AC-coupling cap for AC inductor drive

Thread Starter

Rikh

Joined Jan 19, 2020
3
Hi,
with reference to the attached schematic, I need to choose the right capacitor value. These are the requirements:
- op-amp input/output is a 200 KHz sinewave
- the amplitude of the AC signal across the inductor (i.e. the OUT signal) is fed into another op-amp (for later ADC conversion)
- the op-amp O/P sinewave is DC shifted to 2.5V and the AC amplitude vary from 0.5V to 4.5V peak-peak to adjust the current across the inductor depending on the application
- resistor R3 limits the current going through the inductor and is usually fixed to 100R
- capacitor C2 provides AC coupling so the OUT signal is centred to ground

Because of the op-amp AC peak-to-peak amplitude van vary from 0.5 to 4.5 the opamp output current (i.e. also the current through the inductor) can reach up to 45mA. That is assuming R2 is not mounted on the PCB.

Questions:
1) how do I choose C2 value? does the signal frequency and/or the op-amp output current (when driving R3 & coil) matter in the choice of the capacitor C2? How? How I don't think that if the current is several amps (just as an example) a tiny pF capacitor would work, or maybe it does?
2) does the value affect/change the phase across the inductor compared to the original signal (OP-AMP output sinewave)? If so would a small one keep it to a minimum?
3) If any value would work, any benefits in a large value (or small one for that matter)?
4) I don't see the point of using R2. It was from a reference schematic. Does it serve any practical purpose in AC coupling or otherwise?

Many thanks for all feedback.
 

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crutschow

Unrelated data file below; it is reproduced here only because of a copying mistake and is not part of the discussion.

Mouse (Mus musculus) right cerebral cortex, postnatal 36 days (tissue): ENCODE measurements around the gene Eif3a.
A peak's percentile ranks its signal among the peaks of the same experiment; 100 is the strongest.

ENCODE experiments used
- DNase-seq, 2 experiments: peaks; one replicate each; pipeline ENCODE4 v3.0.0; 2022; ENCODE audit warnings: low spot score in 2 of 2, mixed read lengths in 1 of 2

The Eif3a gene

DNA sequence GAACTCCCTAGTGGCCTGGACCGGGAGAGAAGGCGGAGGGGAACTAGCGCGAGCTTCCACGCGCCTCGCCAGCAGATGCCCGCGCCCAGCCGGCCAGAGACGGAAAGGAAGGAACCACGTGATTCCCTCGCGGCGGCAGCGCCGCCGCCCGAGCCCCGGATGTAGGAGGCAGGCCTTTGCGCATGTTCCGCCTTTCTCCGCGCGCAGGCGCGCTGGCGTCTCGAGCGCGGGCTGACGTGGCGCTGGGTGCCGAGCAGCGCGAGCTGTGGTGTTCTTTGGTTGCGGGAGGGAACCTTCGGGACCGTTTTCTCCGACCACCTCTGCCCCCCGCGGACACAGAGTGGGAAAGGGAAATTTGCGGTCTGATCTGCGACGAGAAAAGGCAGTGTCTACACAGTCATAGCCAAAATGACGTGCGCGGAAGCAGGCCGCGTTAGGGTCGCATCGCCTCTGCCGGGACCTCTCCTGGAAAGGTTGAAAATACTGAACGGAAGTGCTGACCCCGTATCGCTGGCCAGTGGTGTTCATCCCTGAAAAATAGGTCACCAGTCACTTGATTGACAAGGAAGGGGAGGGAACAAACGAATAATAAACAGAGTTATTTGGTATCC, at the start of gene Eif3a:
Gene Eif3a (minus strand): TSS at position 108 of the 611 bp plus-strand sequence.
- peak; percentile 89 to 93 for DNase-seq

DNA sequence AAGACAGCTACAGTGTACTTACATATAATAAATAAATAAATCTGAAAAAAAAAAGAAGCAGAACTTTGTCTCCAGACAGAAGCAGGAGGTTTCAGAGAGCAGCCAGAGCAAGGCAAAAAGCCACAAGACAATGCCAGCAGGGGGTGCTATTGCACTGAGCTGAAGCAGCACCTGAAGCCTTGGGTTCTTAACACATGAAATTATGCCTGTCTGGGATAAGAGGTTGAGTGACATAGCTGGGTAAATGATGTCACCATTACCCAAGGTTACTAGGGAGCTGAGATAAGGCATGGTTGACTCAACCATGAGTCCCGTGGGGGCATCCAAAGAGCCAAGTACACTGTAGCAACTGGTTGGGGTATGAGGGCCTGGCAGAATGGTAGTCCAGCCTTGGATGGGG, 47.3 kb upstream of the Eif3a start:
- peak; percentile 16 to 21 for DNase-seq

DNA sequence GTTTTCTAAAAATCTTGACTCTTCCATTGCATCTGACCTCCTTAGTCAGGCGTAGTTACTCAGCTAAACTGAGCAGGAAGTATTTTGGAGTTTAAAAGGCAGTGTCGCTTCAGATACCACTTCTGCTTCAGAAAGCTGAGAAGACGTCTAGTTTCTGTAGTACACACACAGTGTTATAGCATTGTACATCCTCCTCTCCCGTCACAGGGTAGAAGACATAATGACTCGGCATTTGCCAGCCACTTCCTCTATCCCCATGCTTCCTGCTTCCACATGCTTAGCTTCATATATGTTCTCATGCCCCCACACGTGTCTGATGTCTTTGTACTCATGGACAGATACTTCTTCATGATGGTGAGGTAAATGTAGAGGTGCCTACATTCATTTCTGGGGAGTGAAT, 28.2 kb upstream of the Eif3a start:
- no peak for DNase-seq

Joined Mar 14, 2008
24,125
1) how do I choose C2 value? does the signal frequency and/or the op-amp output current
It's the frequency and the value of R3 (R2 not needed).
2) does the value affect/change the phase across the inductor compared to the original signal (OP-AMP output sinewave)? If so would a small one keep it to a minimum?
Yes, it does change the signal.
You need a large capacitor, not a small one to minimize the affect of the capacitor on the signal.
A value of 1uF would have an impedance of less than 1 ohm at 200kHz so would have only a minor effect on; the signal for R3=100Ω, but note that the op amp will not drive such a low impedance load at more than perhaps 2V peak.
3) If any value would work, any benefits in a large value (or small one for that matter)?
See 2).
4) I don't see the point of using R2. It was from a reference schematic. Does it serve any practical purpose in AC coupling or otherwise?
Not that I can see.
 

ronsimpson

Joined Oct 7, 2019
419
I did not have our op-amp so I used another one. 10nF, 100 ohms, 80uH, 7.7 ohms.
Graph shows all low frequencies are attenuated. I set C1 so gain is 1 (0db) at 200khz. High frequency passes well.
Is this what you wanted to do?
1579473646031.png
 

Thread Starter

Rikh

Joined Jan 19, 2020
3
Thank you Ron and Crutschow. :)

Ron, yes that would work. Thank you for the sim.

Crutschow, why do you say that the op-amp would not drive 100R load? Does the output current decrease as frequency increases?

Yes, it does change the signal. You need a large capacitor, not a small one to minimize the affect of the capacitor on the signal.
A value of 1uF would have an impedance of less than 1 ohm at 200kHz so would have only a minor effect on; the signal for R3=100Ω, but note that the op amp will not drive such a low impedance load at more than perhaps 2V peak.
Thank you
 
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